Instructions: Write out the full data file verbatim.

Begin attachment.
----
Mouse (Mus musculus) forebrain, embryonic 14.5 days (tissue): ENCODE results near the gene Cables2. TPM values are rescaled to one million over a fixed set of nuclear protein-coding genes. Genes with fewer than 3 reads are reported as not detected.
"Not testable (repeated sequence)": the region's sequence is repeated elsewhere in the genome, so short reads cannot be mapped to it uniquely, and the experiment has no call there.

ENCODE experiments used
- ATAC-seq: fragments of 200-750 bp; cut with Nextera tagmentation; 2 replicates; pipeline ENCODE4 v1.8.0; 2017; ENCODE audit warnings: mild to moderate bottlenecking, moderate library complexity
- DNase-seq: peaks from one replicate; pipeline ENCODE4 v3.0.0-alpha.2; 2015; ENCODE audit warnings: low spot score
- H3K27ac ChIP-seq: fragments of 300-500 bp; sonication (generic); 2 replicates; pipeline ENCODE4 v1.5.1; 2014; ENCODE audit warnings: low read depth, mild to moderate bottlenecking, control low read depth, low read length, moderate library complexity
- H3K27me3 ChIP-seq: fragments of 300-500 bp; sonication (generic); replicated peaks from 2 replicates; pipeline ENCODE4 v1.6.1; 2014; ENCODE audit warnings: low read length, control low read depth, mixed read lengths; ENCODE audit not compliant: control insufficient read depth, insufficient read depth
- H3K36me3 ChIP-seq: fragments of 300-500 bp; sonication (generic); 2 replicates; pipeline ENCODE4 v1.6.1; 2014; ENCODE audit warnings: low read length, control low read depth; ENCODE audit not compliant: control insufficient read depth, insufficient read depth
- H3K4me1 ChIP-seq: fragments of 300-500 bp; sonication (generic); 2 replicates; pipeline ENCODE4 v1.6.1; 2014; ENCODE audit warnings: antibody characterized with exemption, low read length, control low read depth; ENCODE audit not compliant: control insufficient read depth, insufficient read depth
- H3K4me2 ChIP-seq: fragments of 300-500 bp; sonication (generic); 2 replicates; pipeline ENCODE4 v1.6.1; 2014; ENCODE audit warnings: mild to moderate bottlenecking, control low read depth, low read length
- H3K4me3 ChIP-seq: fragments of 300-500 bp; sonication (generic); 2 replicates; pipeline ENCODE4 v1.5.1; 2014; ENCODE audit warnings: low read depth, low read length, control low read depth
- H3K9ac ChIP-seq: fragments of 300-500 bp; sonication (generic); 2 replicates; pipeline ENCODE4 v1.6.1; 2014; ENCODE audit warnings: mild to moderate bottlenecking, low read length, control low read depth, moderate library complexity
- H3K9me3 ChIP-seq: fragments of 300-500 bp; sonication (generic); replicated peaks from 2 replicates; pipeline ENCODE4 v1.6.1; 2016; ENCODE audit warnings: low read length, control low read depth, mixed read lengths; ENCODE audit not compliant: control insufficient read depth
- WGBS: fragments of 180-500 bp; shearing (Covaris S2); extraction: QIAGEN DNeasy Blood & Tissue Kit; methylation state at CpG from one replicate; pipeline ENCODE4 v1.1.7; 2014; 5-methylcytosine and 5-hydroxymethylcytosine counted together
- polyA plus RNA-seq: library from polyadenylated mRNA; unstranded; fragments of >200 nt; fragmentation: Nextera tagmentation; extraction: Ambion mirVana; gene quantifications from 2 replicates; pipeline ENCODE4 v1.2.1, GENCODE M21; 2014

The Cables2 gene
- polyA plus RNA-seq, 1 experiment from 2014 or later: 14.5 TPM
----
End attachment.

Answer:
Mouse (Mus musculus) forebrain, embryonic 14.5 days (tissue): ENCODE results near the gene Cables2. TPM values are rescaled to one million over a fixed set of nuclear protein-coding genes. Genes with fewer than 3 reads are reported as not detected.
"Not testable (repeated sequence)": the region's sequence is repeated elsewhere in the genome, so short reads cannot be mapped to it uniquely, and the experiment has no call there.

ENCODE experiments used
- ATAC-seq: fragments of 200-750 bp; cut with Nextera tagmentation; 2 replicates; pipeline ENCODE4 v1.8.0; 2017; ENCODE audit warnings: mild to moderate bottlenecking, moderate library complexity
- DNase-seq: peaks from one replicate; pipeline ENCODE4 v3.0.0-alpha.2; 2015; ENCODE audit warnings: low spot score
- H3K27ac ChIP-seq: fragments of 300-500 bp; sonication (generic); 2 replicates; pipeline ENCODE4 v1.5.1; 2014; ENCODE audit warnings: low read depth, mild to moderate bottlenecking, control low read depth, low read length, moderate library complexity
- H3K27me3 ChIP-seq: fragments of 300-500 bp; sonication (generic); replicated peaks from 2 replicates; pipeline ENCODE4 v1.6.1; 2014; ENCODE audit warnings: low read length, control low read depth, mixed read lengths; ENCODE audit not compliant: control insufficient read depth, insufficient read depth
- H3K36me3 ChIP-seq: fragments of 300-500 bp; sonication (generic); 2 replicates; pipeline ENCODE4 v1.6.1; 2014; ENCODE audit warnings: low read length, control low read depth; ENCODE audit not compliant: control insufficient read depth, insufficient read depth
- H3K4me1 ChIP-seq: fragments of 300-500 bp; sonication (generic); 2 replicates; pipeline ENCODE4 v1.6.1; 2014; ENCODE audit warnings: antibody characterized with exemption, low read length, control low read depth; ENCODE audit not compliant: control insufficient read depth, insufficient read depth
- H3K4me2 ChIP-seq: fragments of 300-500 bp; sonication (generic); 2 replicates; pipeline ENCODE4 v1.6.1; 2014; ENCODE audit warnings: mild to moderate bottlenecking, control low read depth, low read length
- H3K4me3 ChIP-seq: fragments of 300-500 bp; sonication (generic); 2 replicates; pipeline ENCODE4 v1.5.1; 2014; ENCODE audit warnings: low read depth, low read length, control low read depth
- H3K9ac ChIP-seq: fragments of 300-500 bp; sonication (generic); 2 replicates; pipeline ENCODE4 v1.6.1; 2014; ENCODE audit warnings: mild to moderate bottlenecking, low read length, control low read depth, moderate library complexity
- H3K9me3 ChIP-seq: fragments of 300-500 bp; sonication (generic); replicated peaks from 2 replicates; pipeline ENCODE4 v1.6.1; 2016; ENCODE audit warnings: low read length, control low read depth, mixed read lengths; ENCODE audit not compliant: control insufficient read depth
- WGBS: fragments of 180-500 bp; shearing (Covaris S2); extraction: QIAGEN DNeasy Blood & Tissue Kit; methylation state at CpG from one replicate; pipeline ENCODE4 v1.1.7; 2014; 5-methylcytosine and 5-hydroxymethylcytosine counted together
- polyA plus RNA-seq: library from polyadenylated mRNA; unstranded; fragments of >200 nt; fragmentation: Nextera tagmentation; extraction: Ambion mirVana; gene quantifications from 2 replicates; pipeline ENCODE4 v1.2.1, GENCODE M21; 2014

The Cables2 gene
- polyA plus RNA-seq, 1 experiment from 2014 or later: 14.5 TPM